Mrs W A Campbell, J C Burnslde, Sellwood.
Mrs J E Opdyke, Mrs G W Kennedy, Mrs L M
Chapman Stella Melrath, Ruby Kellogg, Pearl
Opdyke, Will 8 Kennedy, Sellwood.
Mr and Mrs D L Dutton, Mrs Fruight, Sublimity
E Hellwig, Mrs A C Ohsfeldt, Miss Gerphen,
Miss Dickson, Miss Hickman, Mrs Anderson,
Helen Atwood, taura Bean, Clyde Brook, Mrs
J H Atwood , C J Atwood. Salem.
Mrs H Poble, Grace Pohle, Cora Litchfield,
Mrs Charles Atwood, Mis Charles Wentworth.
Mrr E L Hunter, Lydla Hunter, Sunnvside.
John Tyler and famly, R B Seeley Wflsonvilie.
Mrs Alios F Gray, Mrs Lime Davidson.
A C Strange, Misses Eula and Mary Srrange,
Miss Helen While, Miss Olga Oflner, Mrs Van
Mrs A R Fenno, Mrs M D Moore, Misses Ethel
Beharrell and Ethel Kelty, Portland.
J M A Laue and family, Portland.
Mrs William Galloway and family, Oregon
Mrs M E Baldwin, Misses E Deskins and Mattie
Mrs. M JC Case, Hattle Case, Miss Sellers, Ore
Mrs F A Sleight, Oanbys Miss Annie Rrown,
The Dalles; Miss Julia Sfougal. Portland.
Mrs B H Carlton, Mrs F A Roseerans, Canby.
H H Chase and family, Oregon City.
Mr and Mrs H.T Kvans, Ruth Roeers, Oswego.
Rev D G Stephens and family. Miss Kreuger,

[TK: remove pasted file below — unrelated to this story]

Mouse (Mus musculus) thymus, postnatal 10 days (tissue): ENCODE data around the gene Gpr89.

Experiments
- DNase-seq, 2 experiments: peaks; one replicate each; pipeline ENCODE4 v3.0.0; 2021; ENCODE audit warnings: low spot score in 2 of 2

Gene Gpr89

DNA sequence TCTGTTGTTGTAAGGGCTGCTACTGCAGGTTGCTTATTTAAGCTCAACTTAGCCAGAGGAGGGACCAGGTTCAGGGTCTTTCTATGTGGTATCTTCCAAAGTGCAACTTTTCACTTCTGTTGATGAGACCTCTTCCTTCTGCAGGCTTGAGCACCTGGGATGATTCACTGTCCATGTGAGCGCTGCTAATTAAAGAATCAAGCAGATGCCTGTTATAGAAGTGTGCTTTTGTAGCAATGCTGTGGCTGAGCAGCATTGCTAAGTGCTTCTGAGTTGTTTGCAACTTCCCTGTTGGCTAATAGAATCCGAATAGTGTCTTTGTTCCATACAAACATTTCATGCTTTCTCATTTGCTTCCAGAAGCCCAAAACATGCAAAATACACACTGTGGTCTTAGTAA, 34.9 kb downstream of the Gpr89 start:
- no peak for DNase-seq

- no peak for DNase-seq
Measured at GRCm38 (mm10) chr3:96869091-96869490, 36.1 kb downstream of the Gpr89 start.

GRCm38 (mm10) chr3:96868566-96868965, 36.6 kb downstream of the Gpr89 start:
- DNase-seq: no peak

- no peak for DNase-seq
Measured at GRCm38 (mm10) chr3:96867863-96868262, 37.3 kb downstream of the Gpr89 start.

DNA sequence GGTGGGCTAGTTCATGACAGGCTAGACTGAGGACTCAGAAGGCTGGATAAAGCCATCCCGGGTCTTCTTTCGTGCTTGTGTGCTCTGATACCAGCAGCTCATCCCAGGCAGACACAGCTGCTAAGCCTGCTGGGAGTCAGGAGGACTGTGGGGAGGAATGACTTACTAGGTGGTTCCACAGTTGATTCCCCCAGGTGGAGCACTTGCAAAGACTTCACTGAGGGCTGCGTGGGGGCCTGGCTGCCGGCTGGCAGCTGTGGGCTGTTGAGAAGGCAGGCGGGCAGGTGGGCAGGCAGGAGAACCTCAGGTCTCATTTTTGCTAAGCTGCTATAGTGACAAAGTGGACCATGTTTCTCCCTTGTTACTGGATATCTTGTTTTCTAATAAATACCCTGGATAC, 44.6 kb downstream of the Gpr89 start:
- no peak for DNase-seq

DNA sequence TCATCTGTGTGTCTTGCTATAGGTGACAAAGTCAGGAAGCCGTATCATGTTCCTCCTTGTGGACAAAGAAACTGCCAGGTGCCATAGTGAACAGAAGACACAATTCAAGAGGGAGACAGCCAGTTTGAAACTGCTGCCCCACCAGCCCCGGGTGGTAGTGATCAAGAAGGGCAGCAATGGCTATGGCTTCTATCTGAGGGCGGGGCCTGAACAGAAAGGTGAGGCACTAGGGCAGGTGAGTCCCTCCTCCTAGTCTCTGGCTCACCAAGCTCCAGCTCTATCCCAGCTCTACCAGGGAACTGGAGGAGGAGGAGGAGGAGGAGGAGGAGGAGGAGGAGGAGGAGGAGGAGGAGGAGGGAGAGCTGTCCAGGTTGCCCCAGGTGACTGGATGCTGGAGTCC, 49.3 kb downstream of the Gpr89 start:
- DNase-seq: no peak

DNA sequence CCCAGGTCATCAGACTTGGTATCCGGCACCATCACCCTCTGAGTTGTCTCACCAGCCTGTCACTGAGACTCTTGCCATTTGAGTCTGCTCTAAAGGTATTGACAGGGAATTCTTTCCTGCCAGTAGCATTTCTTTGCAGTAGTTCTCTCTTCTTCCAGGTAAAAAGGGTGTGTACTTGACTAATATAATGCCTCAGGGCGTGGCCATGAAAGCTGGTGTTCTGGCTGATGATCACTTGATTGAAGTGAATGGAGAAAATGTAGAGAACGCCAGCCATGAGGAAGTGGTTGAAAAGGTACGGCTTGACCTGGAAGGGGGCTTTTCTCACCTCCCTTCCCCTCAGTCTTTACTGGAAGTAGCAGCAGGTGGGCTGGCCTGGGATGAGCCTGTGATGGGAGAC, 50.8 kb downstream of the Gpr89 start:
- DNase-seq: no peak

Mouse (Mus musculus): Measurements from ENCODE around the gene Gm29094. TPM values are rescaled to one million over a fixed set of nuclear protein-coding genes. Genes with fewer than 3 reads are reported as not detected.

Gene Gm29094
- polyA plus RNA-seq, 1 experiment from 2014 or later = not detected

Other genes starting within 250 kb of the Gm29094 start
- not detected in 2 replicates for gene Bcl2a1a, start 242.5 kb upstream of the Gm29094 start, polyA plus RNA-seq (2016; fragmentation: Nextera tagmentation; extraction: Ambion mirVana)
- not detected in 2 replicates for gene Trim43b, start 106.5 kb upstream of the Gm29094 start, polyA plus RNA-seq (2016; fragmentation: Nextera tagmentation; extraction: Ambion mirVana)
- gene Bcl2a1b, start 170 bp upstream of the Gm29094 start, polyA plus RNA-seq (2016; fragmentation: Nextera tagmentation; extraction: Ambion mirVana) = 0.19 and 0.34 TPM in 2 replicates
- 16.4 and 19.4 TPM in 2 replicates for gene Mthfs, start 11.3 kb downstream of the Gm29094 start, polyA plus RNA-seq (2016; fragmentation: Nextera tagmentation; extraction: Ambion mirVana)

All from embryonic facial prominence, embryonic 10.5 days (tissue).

Mrs L A Eddy, Miss Ida Francis, Anna Thomp
son, buss otayton, juaiatin.
Mrs L M Davis and daughter, Cincinnati, O,
Mrs. Saiah Hovenden, Mrs R Hoinsant, Hub
Mr and Mrs H E Harris. Oreeon Citv.
Mrs L Baird, Misses Anna, Grace and Kate and
A w uaira, rortmna. '
Mrs J C Hemlnger and family. Portland.
Mrs J W Grout and family, Miss Jen ule Tate,
V C Hawley, Salem. i '
Mrs Casto, Kate Casto, Alpine farm. Cams.
Mrs MinnaS Harper and Eva Meldrnm, Mel
MrandMrsAR Doollttle, Mrs Cora Hutson,
C A Deerlng and family, Portland.
Mm T K Pnrift and daughter. OrpirnnTHv.
Mrs G A Harding, Miss fmo Harding and Mrs
j H Htncmer, uregon uity.
Mrs F M Tibbitts and snn. Portland.
Misses Minaand Amy Ke ly, Oregon City.
Mr and Mrs Clark Gaiione, Oregon City.
Alex Thompson and familv. Clackamas.
Dr W F Hubbard, Erminie Hubbard and Addle
Mr and Mrs .1 H Zane, Portland.
A J Smith and famllv. Damascus.
Mr ann Mrs John Hill, P W and Vera Hill, of
Oreeon Citv; Annie Anderson, Sliver Lake.
Mr and Mrs W R Reddiek, Burso Reddii'k, Ore
Miss Carrie Case, Louisa Wagner, Ed Case,
Lynn MCAtee, roruana.
H O Havens and family Oregon Citv.
J W Rnhlmon and family, ClaokSmaa.
Mrs Landes and family, Claekamas.
Chris tkihuebel and family. Oregon Citv.
Padno university headquarters, Professor
Swnetzer and George 8 Johnson.
J E Hall and family, Clatskanle.
Try Prier's ice cream and ice cream
soda, pure fruit flavors. Fruits, nuts
and conleetfcnery of all kinds.
Dan Willians has added to his stock of
groceries and provisions a full lino of
leed and nay. uooas delivered to pu
parts of the city free. Corner Seventh
and Center streets